Tag Archives: human rights

CLTS and the Right to Sanitation

 CLTS and the Right to SanitationFrontiers of CLTS issue 8, 2016. Authors: Issue8_Human_Rights_FINAL-17Musembi, C. and Musyoki, S.

The purpose of this issue of Frontiers of CLTS is to examine Community-Led Total Sanitation (CLTS) in light of human rights: Does CLTS contribute to realising the right to
sanitation and other inter-related rights? Are the principles and practices of CLTS ompatible with human rights?

What are the specific areas of compatibility? What areas raise concerns about actual or potential incompatibilities? With regard to areas of compatibility we discuss CLTS’
consistency with the principle of interdependence of rights, our interpretation of the nature of state duty in relation to CLTS, and CLTS’ recognition of the need to
balance individual and community rights and duties.

With regard to actual or potential incompatibilities with human rights, we discuss complex and controversial issues surrounding the use of shame and disgust, the range of sanctions employed by communities and governments, and subsidies, in light of the right to improved sanitation for all.

We demonstrate that while CLTS is compatible with a human rights based approach to sanitation, there is the potential risk of violation of human rights through bad practice in the name of CLTS. This risk is arguably multiplied with the scaling-up of CLTS, which highlights the need for a fuller understanding of human rights and more rigorous coaching of CLTS practitioners, as well as re-orientation of the attitudes of government public health officials and local leaders.

 

 

Manual on the Human Rights to Safe Drinking Water and Sanitation for Water and Sanitation Practitioners

Manual on the Human Rights to Safe Drinking Water and Sanitation for Water and Sanitation Practitioners, 2016. International Water Association (IWA).

The manual will be officially launched in October 2016 at the IWA World Water Congress in Brisbane and be available following that meeting.

The Manual on the Human Rights to Safe Drinking Water and Sanitation for Water and Sanitation Practitioners aims:

• to introduce the principles and concepts contained in the United Nations resolutions recognizing the Human Right to Safe Drinking Water and Sanitation (HRWS)

• to clarify the language and terminology used in the promotion of human rights, and

• to provide guidance on the roles and responsibilities for everyone who contributes to the progressive realization of the HRWS, and on how the human rights principles and actions can be incorporated into their essential functions.

Continue reading

Gordon McGranahan-Realizing the Right to Sanitation in Deprived Urban Communities

Realizing the Right to Sanitation in Deprived Urban Communities: Meeting the Challenges of Collective Action, Coproduction, Affordability, and Housing Tenure.World Development, Vol. 68, Jan 2015 pp. 242–253, 2015.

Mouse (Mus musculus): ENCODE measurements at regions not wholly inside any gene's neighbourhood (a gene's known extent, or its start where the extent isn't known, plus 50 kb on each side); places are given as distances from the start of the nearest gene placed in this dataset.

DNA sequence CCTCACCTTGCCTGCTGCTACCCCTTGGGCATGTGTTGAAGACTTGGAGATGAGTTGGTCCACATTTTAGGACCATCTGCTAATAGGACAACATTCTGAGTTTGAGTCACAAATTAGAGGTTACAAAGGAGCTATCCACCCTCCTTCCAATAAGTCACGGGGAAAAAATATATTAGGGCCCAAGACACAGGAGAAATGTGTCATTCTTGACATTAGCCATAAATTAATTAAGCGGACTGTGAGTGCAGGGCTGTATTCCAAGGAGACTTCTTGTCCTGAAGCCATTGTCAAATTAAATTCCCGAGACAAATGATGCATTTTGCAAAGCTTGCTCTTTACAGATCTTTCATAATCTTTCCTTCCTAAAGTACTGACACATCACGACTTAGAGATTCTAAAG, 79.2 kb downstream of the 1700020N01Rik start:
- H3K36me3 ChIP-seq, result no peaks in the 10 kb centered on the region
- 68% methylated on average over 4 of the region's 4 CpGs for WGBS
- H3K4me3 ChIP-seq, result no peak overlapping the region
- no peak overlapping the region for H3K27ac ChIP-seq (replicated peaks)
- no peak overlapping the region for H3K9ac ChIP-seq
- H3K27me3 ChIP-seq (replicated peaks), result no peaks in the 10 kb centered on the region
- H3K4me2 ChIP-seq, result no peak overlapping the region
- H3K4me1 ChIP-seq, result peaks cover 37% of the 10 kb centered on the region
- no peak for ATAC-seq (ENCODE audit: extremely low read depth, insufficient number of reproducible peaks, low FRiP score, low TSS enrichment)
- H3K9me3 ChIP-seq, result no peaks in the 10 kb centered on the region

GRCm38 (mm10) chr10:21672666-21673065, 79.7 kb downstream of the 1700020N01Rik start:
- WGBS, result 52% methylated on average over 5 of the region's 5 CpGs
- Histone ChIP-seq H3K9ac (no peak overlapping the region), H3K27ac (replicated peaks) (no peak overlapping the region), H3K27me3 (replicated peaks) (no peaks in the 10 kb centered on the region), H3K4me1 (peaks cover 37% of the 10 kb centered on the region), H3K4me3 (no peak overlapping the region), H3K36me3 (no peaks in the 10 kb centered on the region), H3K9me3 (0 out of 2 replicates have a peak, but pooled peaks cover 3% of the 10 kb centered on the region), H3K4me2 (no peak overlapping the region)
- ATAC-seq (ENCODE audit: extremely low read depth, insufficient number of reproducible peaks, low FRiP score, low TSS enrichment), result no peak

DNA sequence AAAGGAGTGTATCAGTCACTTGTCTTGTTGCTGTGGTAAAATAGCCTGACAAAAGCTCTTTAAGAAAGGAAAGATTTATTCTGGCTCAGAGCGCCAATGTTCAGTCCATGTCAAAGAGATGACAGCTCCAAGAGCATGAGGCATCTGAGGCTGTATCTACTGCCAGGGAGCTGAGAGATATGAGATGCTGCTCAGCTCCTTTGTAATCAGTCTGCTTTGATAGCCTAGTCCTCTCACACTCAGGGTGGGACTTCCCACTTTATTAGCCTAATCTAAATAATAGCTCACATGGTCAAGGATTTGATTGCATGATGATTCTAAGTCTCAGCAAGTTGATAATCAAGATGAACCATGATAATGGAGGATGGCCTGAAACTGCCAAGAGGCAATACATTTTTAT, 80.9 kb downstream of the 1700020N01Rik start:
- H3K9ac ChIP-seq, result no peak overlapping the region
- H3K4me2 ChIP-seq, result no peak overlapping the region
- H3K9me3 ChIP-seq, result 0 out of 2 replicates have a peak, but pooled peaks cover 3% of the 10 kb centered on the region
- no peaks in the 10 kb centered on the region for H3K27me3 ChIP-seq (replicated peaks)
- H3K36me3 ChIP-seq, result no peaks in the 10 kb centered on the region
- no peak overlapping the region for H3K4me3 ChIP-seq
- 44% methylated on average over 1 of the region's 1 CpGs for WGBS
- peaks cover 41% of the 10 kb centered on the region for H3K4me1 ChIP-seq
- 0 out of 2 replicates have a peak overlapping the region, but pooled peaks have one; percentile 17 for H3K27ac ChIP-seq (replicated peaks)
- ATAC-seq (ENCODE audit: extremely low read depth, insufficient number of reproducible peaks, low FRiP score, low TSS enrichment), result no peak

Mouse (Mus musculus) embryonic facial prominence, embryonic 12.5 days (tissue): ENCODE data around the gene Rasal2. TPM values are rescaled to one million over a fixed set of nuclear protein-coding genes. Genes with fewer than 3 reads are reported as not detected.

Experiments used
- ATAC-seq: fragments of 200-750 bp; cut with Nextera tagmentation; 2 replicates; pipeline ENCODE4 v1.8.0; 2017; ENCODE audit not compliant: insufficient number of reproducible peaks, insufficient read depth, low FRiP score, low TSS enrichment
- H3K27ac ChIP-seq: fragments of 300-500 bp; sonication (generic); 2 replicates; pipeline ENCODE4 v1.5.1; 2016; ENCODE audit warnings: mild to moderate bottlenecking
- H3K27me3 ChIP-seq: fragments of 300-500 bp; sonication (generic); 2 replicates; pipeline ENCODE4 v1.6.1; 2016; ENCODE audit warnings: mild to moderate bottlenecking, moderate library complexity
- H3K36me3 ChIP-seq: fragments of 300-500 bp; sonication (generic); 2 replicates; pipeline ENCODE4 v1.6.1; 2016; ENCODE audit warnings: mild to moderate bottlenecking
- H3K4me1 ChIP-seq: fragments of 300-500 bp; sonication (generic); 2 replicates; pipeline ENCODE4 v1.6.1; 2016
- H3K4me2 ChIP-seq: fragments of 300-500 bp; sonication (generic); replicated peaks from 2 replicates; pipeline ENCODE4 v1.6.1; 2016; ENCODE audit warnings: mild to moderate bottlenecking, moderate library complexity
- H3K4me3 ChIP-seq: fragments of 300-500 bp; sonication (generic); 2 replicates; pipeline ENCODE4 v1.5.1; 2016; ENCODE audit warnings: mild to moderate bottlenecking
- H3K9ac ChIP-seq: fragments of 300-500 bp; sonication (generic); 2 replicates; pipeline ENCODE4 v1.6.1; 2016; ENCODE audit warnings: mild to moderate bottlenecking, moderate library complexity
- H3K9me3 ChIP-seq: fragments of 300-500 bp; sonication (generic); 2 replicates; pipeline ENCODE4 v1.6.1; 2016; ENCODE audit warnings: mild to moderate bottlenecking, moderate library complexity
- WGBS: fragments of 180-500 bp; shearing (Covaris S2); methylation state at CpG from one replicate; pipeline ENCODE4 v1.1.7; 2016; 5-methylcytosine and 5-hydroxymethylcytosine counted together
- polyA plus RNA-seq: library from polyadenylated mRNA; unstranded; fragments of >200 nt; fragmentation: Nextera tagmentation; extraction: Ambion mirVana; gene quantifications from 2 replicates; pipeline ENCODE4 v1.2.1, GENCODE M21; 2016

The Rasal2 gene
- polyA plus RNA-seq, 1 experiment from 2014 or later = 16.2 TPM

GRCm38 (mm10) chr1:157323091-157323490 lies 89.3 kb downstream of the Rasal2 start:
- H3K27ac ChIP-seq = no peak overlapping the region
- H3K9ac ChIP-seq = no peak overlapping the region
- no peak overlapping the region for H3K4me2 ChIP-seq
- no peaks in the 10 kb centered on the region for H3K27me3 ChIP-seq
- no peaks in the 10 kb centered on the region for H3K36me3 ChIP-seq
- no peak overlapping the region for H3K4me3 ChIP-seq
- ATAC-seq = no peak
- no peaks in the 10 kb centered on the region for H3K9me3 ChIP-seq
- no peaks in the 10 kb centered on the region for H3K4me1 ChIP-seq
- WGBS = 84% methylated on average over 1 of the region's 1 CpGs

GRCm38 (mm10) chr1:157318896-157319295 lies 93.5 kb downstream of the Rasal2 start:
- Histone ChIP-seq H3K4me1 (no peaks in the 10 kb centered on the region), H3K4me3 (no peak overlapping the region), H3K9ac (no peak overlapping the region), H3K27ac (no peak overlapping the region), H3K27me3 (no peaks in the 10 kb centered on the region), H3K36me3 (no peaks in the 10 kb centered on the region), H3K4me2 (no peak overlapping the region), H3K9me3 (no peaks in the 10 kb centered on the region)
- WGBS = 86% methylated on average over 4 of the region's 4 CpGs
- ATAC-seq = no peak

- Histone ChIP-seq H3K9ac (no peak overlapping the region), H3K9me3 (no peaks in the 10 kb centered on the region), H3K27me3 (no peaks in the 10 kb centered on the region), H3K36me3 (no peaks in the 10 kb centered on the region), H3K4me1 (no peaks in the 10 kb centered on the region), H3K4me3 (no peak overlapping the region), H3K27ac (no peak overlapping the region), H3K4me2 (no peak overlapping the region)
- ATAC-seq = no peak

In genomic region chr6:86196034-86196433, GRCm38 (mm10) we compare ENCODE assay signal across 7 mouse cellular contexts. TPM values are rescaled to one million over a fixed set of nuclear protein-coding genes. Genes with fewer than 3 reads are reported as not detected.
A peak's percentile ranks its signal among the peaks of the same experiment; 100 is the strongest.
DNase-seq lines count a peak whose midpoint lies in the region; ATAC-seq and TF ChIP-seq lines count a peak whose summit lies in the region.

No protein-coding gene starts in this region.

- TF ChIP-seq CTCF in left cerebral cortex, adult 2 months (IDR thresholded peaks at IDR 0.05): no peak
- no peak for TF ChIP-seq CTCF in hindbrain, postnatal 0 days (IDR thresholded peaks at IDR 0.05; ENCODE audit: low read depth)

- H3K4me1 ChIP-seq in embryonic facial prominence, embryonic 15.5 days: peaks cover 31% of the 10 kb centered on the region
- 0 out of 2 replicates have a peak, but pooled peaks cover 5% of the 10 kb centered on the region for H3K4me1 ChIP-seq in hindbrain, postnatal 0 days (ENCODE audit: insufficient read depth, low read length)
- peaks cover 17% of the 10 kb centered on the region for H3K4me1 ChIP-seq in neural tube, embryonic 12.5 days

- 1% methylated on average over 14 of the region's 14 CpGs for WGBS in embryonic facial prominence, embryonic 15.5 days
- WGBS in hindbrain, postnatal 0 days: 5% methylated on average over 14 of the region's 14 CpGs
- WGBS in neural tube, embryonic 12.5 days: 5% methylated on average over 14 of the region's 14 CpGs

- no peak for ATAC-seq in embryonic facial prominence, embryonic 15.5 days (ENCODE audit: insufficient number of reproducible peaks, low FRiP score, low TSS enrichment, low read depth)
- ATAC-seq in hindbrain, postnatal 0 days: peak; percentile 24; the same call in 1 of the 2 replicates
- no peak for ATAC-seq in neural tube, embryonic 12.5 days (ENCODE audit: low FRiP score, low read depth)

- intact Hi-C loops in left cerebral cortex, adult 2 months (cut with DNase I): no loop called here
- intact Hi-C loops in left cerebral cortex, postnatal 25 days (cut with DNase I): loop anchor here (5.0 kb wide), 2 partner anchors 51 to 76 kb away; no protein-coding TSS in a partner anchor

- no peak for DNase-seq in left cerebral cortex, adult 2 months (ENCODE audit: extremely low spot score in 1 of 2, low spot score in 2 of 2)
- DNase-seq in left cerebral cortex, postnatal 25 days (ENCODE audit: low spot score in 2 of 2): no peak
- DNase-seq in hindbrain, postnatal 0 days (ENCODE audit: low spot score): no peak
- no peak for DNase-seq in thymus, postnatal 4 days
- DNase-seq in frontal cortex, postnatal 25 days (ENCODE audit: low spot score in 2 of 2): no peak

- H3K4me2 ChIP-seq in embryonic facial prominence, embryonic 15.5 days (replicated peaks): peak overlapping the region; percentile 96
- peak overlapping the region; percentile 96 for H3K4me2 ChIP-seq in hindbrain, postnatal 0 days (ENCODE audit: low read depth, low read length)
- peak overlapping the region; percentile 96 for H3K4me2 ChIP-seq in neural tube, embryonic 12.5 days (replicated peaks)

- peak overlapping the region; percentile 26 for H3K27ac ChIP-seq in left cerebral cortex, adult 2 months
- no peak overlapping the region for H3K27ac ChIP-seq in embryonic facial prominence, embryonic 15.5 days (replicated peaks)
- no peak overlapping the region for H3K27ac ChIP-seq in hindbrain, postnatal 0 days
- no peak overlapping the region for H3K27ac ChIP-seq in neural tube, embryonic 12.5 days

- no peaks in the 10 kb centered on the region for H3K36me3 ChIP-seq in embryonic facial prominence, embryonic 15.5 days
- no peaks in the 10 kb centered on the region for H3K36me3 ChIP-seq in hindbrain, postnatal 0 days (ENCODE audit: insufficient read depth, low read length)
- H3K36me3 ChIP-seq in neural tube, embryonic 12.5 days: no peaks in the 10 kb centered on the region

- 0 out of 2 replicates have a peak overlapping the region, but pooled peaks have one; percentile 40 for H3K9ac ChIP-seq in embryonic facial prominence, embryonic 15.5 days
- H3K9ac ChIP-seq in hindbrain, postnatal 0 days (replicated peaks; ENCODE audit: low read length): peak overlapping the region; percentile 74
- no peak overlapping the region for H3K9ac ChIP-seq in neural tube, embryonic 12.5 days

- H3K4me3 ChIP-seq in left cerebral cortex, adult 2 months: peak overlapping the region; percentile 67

Author: Gordon McGranahan, International Institute for Environment and Development (IIED), London, UK.

There are serious institutional challenges associated with low-cost sanitation in deprived urban communities. These include a collective action challenge, a coproduction challenge, a challenge of affordability versus acceptability, and a challenge related to housing tenure.

This paper examines these challenges, revealing both the importance of community-driven sanitation improvement and its difficulties. The nature of the challenges, and the means by which two successful community-driven initiatives have overcome them, suggest that while recognizing the human right to sanitation is important this should not be taken to imply that typical rights-based approaches are the appropriate means of realizing this right.

WASHplus Weekly: Focus on WASH & Human Rights

Issue 162 | Sept 19, 2014 | Focus on WASH & Human Rights

This issue highlights the just-published handbook on WASH and human rights by Catarina de Albuquerque, the UN special rapporteur on the human right to safe drinking water and sanitation. Also included are studies from the UNC Water Institute; Human Rights Watch; fact sheets and position statements from the UN and UNICEF; country reports from the DRC, Haiti, and South Africa; and links to relevant websites.

Realising the Human Rights to Water and Sanitation: A Handbook, 2014. C de Albuquerque. (Link)
This handbook is the product of six years of work by the first UN special rapporteur on the human rights to safe drinking water and sanitation. It explains the meaning and legal obligations that arise from these rights, translating the often complex technical and legal language into accessible information. The target audiences for this handbook are governments at all levels, donors, and national regulatory bodies. It provides information that will also be useful to other local, regional, and international stakeholders, including civil society, service providers, and human rights organizations.

Fact Sheet on the Right to Water, n.d. United Nations. | Arabic | English | French |Spanish